Augmented reality game Pokemon GO has taken Australia by force, sucking up attention as users try to find the wily little figures around the place. However, if too many brands get involved or integrate in an obtrusive way, it damages their own brand as well as the Pokemon Go brand.
There’s no denying we’re well and truly in the next trend, even though it’s only been around for a few weeks, with millions playing the game. One creative even admitted he walked seven kilometres to work, through a golf course, just so he could pick up six. In case you don’t know, the game requires users to walk around and collect Pokemon. Users download the app onto their phone, and the app uses GPS and the clock to determine where and when you are, and then makes Pokemon virtually appear around you. Not physically, as this poor lass seemed to think. Check out this less-than-400 word article on the game if you’re still not sure.
Many brands have figured out ways to get involved, however Andy Flemming, newly appointed group creative director for ad agency M&C Saatchi, said the minute the app becomes too brandy, it will break the Pokemon GO game.
“It’s difficult for brands to immerse themselves seamlessly into the game,” he told B&T. And if too many brands try to integrate themselves – he gave examples of the big FMCG brands tapping into the geolocation aspect of the app – it will be “the straw that broke the camel’s back”. They’re not just damaging their own brand, they’re damaging the Pokemon GO brand too.
Echoing that, Irina Hayward, head of digital and CRM strategy at creative agency BMF, said they need to be careful as users will call bullshit on anything that smells inauthentic.
“Oversees brands such as Walmart already use Pokemon GO characters to lure customers in store, using social to drive players to their locations,” she said. “And we’re not falling behind, with many local brands jumping on the social-gaming bandwagon.
“But brands do need to think twice before joining the hype, particularly as gamers’ expectations are high and the brand competition to gain assimilation is even higher. They’ll sniff out opportunistic brands there for the ride without offering real value above and beyond.”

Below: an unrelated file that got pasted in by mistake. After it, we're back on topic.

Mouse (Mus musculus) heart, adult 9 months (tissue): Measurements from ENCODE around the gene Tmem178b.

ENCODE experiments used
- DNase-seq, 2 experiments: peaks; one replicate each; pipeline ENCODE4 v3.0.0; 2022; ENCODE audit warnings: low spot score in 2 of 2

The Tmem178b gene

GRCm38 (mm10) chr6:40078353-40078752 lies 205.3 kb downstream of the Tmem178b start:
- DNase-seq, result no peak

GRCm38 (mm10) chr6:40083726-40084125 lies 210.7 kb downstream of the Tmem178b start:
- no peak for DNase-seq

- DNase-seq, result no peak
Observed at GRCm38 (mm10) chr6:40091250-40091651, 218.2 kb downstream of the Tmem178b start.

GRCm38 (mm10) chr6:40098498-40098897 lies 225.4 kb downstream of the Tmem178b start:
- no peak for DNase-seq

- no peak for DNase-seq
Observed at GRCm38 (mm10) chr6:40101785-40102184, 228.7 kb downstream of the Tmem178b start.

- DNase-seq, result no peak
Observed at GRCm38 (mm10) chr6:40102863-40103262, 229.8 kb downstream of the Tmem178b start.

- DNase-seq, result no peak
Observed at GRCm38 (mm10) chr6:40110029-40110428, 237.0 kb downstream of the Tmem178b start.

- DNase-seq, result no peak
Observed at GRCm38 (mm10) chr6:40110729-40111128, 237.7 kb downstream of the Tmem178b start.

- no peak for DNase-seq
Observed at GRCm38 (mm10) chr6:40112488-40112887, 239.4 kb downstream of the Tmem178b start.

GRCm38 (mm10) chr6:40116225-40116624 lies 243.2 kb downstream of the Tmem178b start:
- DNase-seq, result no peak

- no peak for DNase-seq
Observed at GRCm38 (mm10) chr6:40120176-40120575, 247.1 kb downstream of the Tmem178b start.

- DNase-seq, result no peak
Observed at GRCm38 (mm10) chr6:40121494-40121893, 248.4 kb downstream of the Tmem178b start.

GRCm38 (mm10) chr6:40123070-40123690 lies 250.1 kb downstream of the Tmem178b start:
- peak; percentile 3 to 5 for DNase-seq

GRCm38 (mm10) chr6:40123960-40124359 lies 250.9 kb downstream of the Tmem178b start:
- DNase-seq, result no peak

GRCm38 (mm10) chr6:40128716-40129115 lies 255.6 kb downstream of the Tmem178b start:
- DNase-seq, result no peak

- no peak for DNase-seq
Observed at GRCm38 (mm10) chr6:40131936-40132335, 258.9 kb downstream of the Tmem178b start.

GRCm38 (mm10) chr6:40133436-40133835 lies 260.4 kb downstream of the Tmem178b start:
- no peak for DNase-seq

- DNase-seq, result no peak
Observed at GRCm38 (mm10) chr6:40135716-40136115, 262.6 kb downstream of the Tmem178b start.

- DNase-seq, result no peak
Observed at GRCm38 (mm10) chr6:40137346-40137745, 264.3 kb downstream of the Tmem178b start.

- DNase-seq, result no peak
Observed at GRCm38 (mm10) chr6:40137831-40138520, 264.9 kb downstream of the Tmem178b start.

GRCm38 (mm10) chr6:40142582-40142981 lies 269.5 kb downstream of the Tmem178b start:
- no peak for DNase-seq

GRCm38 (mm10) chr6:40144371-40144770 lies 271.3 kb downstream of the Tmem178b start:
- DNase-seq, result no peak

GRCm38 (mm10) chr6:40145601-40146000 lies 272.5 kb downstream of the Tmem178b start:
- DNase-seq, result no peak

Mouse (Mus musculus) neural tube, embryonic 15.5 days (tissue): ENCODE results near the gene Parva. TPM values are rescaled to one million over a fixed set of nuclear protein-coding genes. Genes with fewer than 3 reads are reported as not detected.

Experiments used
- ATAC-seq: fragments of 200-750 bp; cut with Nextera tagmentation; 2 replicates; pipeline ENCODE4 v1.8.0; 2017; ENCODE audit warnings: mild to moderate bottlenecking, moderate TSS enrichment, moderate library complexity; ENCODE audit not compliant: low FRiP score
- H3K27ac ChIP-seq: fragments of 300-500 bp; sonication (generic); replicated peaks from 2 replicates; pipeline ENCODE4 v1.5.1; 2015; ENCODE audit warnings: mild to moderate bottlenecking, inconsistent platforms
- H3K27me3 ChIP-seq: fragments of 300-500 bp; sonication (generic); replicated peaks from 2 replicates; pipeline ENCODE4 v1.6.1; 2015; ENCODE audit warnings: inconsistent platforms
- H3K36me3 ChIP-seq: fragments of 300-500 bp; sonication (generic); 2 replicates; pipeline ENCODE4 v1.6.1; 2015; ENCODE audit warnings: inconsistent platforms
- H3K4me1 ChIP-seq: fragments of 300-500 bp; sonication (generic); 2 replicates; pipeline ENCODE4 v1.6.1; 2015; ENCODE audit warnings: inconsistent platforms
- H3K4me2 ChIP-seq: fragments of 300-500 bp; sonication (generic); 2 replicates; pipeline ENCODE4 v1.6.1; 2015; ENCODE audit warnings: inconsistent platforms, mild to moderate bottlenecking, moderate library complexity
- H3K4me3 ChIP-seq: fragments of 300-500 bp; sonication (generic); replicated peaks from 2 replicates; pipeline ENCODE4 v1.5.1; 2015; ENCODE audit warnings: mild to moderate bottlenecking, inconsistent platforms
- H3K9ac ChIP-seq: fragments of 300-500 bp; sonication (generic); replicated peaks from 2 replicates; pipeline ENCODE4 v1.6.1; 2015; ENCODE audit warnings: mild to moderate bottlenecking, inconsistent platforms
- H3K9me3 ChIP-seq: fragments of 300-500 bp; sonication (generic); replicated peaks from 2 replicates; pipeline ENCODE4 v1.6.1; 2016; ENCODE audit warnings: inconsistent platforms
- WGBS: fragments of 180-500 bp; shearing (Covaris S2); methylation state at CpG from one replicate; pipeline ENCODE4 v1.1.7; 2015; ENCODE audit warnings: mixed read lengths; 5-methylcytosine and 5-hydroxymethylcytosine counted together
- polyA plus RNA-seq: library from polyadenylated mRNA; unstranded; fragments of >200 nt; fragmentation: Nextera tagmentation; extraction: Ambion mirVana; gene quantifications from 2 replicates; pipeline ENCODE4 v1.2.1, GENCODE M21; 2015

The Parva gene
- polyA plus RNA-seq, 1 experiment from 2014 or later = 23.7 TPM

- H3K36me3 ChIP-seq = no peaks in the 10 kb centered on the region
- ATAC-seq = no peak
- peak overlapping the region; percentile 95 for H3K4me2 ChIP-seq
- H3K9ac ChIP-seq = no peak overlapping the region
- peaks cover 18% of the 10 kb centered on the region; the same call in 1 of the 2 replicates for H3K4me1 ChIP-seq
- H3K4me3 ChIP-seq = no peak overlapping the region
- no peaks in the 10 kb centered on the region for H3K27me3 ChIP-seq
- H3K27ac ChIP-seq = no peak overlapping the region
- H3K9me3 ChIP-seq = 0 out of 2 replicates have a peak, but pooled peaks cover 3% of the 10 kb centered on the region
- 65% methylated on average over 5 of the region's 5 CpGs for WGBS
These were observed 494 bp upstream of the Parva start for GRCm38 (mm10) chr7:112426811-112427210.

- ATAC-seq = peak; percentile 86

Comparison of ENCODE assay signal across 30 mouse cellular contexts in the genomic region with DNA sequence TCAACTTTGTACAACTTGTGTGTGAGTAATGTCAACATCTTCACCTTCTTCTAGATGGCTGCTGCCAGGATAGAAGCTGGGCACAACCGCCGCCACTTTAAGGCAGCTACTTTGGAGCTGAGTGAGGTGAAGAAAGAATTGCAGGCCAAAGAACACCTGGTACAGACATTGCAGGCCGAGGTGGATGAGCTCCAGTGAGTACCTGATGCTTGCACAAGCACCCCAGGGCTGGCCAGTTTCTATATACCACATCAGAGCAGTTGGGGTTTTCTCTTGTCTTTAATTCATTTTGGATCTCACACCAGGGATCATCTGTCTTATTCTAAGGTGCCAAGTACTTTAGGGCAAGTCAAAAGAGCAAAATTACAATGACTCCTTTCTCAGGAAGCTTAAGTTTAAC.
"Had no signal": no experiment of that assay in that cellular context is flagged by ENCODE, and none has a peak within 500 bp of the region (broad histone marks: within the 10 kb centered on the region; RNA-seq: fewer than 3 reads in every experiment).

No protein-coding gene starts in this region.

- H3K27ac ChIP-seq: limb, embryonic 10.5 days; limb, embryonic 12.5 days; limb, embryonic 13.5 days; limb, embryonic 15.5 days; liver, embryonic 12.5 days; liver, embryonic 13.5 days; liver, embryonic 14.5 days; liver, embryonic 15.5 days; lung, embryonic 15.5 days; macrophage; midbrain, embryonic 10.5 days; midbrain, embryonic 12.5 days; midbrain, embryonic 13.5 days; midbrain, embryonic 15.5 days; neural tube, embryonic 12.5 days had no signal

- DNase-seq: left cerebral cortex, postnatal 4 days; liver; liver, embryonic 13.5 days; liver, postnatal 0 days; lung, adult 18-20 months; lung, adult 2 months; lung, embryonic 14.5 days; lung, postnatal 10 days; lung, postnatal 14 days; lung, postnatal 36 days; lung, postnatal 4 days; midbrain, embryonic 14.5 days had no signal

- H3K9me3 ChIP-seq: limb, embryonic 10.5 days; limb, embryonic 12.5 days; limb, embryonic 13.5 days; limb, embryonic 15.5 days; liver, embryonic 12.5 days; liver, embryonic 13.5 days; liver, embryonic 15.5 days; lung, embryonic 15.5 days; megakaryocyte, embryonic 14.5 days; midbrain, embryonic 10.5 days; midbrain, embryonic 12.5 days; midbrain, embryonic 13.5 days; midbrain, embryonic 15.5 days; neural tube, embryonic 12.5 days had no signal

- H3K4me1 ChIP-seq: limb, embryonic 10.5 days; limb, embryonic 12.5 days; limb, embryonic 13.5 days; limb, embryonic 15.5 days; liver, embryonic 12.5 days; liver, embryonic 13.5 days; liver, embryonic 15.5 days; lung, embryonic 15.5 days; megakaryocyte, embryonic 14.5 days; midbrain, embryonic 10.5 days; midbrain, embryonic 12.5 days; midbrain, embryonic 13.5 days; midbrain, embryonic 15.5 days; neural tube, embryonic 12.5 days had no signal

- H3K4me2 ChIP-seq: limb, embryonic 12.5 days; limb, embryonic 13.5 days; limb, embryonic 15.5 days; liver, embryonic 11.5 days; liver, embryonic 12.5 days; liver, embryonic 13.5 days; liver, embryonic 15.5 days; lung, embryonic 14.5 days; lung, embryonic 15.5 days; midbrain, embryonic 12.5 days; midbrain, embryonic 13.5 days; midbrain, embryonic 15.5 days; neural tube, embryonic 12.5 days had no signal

That’s not to say it’s not an opportunity for brands, provided they’re not shoving themselves in people’s faces.
“The last thing people want is a mobile banner blocking the gameplay,” said Jon Skinner, creative partner at The Core Agency. “This would do brands more harm than good.” It’s brand integration that is the key here, he added, such as Nike including its runners or a branded backpack. But again, it needs to be authentic.
“The geolocation function of the game also throws up opportunities for retailers like Doughnut Time or McDonald’s with real world stores,” he added.
The game has also been doing wonders for getting people out and about and walking around and has shown it’s helping people with depression and other mental illnesses.
Still, BMF’s Hayward cautioned users on the data they’re giving away.
“There’s been talk of Pokemon GO and Niantic Labs using telemetry, gaming data, to gain access to player’s information across their account if they’ve logged in via their Google Account,” she said.
“And whilst most users are happy to play Pokemon and collect these creatures, little do they know that their geo-location data is also being tapped in the background.
“What this may mean is Niantic Labs [makers of the game] is in a strong position to negotiate with big brands, encouraging gamers to visit their stores by placing creatures at the right local stores to further monetise beyond the $14.04 million that has already been generated. This is where true on/offline monetisation can happen.
“And this doesn’t mean that all interaction is left to mobile devices.”
But do brands need to think about this in a long strategy sense? “My gut feel is a no on this one,” said Nicola Swankie, head of innovation at content marketing agency Red Engine.
“Like with any new tech craze it is always hard to predict what will stick and what will not, but unless we see integration with social networks or continued innovation the hunch is that this particular one will lose its novelty quite quickly.”